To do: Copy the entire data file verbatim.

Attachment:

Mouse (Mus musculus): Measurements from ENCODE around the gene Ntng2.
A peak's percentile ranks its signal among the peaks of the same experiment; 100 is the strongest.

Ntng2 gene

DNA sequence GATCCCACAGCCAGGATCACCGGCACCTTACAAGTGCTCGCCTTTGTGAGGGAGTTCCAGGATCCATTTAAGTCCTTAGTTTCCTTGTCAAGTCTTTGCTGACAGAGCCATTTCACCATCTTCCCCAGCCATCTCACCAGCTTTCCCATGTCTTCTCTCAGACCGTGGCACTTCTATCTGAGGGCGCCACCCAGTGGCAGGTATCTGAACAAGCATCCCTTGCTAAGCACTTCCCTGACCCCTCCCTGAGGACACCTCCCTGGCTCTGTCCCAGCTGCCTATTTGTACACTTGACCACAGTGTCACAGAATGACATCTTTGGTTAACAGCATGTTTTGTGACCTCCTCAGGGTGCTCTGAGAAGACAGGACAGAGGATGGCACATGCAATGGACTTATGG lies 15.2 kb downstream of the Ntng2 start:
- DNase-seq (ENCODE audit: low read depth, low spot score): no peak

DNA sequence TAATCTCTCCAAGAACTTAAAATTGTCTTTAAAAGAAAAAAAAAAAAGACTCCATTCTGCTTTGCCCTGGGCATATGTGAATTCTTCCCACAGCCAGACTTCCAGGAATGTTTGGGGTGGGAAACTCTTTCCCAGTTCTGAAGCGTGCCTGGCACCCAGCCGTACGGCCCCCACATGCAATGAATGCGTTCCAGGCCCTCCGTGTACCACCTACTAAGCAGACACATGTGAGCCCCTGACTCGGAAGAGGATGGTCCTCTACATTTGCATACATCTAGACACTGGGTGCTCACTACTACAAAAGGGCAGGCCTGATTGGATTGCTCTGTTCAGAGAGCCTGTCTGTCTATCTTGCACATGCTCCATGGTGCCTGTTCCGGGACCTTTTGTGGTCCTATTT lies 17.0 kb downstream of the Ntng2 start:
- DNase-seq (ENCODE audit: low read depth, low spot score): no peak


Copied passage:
Mouse (Mus musculus): Measurements from ENCODE around the gene Ntng2.
A peak's percentile ranks its signal among the peaks of the same experiment; 100 is the strongest.

Ntng2 gene

DNA sequence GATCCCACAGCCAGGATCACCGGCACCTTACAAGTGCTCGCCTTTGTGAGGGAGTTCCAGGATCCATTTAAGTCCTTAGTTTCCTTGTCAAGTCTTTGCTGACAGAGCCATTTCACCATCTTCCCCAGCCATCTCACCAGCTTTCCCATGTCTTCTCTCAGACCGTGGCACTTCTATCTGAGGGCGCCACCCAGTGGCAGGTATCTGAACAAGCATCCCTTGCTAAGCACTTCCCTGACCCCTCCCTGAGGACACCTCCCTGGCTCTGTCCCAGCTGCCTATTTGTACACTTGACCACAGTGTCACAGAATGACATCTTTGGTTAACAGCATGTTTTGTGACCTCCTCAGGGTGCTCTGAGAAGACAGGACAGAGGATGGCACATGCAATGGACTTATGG lies 15.2 kb downstream of the Ntng2 start:
- DNase-seq (ENCODE audit: low read depth, low spot score): no peak

DNA sequence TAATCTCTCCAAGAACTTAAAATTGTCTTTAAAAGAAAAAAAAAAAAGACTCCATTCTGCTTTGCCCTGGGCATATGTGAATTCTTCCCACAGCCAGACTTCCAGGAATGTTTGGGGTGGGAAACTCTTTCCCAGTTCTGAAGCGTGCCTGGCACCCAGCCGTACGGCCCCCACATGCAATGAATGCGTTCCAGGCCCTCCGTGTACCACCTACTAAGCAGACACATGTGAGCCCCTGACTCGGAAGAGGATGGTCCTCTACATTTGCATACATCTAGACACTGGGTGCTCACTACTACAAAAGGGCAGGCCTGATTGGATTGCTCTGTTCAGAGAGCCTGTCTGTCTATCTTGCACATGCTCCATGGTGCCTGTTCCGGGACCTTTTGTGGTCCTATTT lies 17.0 kb downstream of the Ntng2 start:
- DNase-seq (ENCODE audit: low read depth, low spot score): no peak